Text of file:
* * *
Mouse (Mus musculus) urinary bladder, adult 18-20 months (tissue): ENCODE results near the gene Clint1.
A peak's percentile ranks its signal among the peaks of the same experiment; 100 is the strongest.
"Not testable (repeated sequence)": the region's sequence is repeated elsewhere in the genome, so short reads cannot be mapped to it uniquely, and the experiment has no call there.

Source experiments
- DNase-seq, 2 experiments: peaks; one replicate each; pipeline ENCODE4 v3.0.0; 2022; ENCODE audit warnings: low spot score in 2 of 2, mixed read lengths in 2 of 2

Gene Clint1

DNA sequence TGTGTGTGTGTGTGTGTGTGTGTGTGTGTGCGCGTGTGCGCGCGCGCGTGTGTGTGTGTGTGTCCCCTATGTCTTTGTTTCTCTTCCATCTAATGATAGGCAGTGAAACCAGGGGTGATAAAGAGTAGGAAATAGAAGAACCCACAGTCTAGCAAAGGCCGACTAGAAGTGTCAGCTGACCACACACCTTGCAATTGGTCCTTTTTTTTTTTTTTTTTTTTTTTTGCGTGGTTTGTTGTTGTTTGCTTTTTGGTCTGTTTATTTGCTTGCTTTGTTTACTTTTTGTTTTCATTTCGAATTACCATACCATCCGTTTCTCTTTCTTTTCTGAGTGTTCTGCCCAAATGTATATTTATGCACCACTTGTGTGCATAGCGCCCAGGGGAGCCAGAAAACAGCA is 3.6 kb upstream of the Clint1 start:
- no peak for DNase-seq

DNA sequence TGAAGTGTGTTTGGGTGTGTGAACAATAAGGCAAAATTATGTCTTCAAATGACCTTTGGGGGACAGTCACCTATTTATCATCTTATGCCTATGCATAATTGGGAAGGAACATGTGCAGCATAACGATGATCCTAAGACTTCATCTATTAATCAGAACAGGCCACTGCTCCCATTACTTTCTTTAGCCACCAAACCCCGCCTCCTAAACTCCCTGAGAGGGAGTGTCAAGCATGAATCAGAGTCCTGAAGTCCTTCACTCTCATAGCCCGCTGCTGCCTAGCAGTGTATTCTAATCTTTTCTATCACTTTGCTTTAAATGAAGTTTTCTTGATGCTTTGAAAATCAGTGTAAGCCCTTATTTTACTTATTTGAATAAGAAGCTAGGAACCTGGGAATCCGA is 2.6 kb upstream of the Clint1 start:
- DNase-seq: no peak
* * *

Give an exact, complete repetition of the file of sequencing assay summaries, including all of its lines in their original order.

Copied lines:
Mouse (Mus musculus) urinary bladder, adult 18-20 months (tissue): ENCODE results near the gene Clint1.
A peak's percentile ranks its signal among the peaks of the same experiment; 100 is the strongest.
"Not testable (repeated sequence)": the region's sequence is repeated elsewhere in the genome, so short reads cannot be mapped to it uniquely, and the experiment has no call there.

Source experiments
- DNase-seq, 2 experiments: peaks; one replicate each; pipeline ENCODE4 v3.0.0; 2022; ENCODE audit warnings: low spot score in 2 of 2, mixed read lengths in 2 of 2

Gene Clint1

DNA sequence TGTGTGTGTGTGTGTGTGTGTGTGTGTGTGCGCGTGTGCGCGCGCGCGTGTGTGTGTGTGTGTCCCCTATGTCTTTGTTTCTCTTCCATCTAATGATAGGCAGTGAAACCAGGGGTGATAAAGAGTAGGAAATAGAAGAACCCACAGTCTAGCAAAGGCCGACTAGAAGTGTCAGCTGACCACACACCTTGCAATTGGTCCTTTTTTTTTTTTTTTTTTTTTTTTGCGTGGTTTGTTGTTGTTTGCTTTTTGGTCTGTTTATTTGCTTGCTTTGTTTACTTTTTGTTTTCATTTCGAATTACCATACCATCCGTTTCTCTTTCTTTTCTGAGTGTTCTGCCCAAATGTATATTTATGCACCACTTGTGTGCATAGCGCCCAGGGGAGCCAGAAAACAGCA is 3.6 kb upstream of the Clint1 start:
- no peak for DNase-seq

DNA sequence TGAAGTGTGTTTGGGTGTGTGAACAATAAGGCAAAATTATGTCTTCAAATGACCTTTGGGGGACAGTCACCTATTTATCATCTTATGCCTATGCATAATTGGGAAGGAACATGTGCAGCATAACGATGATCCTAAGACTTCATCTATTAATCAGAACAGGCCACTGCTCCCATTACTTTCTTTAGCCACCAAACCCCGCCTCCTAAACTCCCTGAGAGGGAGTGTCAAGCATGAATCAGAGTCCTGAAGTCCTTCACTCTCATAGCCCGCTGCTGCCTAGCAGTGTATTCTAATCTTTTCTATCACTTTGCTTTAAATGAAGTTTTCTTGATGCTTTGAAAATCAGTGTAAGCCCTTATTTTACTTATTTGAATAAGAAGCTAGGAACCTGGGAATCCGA is 2.6 kb upstream of the Clint1 start:
- DNase-seq: no peak